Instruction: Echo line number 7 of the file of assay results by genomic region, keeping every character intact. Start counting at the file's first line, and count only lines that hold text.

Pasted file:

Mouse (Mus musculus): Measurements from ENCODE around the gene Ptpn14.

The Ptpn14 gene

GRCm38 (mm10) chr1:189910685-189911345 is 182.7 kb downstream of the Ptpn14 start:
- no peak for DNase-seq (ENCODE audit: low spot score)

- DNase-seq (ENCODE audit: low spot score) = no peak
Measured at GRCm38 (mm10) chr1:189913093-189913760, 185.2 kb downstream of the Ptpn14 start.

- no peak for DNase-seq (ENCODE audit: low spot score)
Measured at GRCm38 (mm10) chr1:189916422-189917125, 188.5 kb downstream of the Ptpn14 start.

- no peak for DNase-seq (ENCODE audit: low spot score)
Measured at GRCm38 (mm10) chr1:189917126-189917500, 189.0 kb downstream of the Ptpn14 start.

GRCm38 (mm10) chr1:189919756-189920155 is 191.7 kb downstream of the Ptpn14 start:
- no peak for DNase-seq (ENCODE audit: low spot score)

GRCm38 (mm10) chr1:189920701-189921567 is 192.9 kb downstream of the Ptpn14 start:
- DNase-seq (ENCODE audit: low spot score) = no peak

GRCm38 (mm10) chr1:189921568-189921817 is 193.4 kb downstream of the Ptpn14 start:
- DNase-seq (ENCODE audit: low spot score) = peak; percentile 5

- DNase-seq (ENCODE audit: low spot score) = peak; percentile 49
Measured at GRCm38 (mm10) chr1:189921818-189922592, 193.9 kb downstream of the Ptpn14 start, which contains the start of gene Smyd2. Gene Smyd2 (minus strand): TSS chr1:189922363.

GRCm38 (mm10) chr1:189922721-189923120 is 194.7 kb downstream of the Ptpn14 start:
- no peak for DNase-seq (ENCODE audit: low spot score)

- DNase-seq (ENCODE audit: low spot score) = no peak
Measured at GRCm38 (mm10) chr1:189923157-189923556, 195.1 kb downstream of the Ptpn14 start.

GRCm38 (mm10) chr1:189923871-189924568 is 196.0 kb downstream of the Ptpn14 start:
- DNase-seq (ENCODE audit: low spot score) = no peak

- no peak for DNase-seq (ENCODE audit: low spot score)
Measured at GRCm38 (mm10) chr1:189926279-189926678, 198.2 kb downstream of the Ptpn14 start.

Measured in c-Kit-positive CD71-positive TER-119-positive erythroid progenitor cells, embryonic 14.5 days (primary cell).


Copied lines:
- no peak for DNase-seq (ENCODE audit: low spot score)